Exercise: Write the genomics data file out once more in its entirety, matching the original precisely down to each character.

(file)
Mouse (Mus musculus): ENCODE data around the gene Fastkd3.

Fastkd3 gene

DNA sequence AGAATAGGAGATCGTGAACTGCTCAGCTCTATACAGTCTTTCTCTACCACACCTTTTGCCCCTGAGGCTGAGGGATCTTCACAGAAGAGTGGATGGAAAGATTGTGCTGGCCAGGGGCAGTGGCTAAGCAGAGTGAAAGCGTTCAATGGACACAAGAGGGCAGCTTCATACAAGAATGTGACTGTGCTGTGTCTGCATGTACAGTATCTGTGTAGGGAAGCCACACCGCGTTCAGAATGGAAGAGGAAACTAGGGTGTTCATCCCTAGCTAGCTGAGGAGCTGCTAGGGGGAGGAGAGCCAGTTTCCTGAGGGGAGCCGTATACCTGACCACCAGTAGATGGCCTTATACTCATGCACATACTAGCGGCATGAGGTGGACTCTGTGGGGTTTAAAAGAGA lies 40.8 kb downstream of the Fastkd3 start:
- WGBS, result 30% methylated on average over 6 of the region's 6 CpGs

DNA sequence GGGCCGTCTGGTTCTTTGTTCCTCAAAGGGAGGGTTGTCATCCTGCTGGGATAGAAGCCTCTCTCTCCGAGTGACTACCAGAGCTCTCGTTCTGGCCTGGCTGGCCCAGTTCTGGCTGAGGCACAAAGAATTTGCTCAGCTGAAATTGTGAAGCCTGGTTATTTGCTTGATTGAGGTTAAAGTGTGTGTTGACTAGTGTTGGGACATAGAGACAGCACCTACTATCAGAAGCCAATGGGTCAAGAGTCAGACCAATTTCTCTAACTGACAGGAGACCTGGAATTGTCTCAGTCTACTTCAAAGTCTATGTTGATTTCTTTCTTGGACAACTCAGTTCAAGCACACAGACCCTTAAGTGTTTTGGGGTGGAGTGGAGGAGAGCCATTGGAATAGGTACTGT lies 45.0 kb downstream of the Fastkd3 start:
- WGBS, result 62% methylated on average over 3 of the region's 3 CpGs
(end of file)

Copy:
Mouse (Mus musculus): ENCODE data around the gene Fastkd3.

Fastkd3 gene

DNA sequence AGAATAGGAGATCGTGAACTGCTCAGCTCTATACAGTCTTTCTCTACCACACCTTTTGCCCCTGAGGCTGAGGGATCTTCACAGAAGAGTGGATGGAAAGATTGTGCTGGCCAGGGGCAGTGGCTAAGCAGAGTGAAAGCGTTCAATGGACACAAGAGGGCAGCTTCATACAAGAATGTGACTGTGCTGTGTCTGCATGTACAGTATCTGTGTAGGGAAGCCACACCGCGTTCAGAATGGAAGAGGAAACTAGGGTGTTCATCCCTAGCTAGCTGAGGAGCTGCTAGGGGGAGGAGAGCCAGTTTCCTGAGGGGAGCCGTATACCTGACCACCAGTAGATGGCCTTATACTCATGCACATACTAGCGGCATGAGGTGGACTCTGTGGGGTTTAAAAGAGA lies 40.8 kb downstream of the Fastkd3 start:
- WGBS, result 30% methylated on average over 6 of the region's 6 CpGs

DNA sequence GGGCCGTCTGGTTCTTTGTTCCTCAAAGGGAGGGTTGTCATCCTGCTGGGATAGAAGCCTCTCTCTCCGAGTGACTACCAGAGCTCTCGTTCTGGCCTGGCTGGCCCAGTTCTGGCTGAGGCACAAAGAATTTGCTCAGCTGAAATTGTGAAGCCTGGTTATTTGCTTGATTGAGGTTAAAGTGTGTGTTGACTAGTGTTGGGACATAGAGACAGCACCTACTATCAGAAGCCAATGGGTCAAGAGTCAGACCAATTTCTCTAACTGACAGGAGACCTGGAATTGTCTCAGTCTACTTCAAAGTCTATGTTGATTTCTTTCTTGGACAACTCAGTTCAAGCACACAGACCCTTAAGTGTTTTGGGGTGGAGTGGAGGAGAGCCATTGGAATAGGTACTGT lies 45.0 kb downstream of the Fastkd3 start:
- WGBS, result 62% methylated on average over 3 of the region's 3 CpGs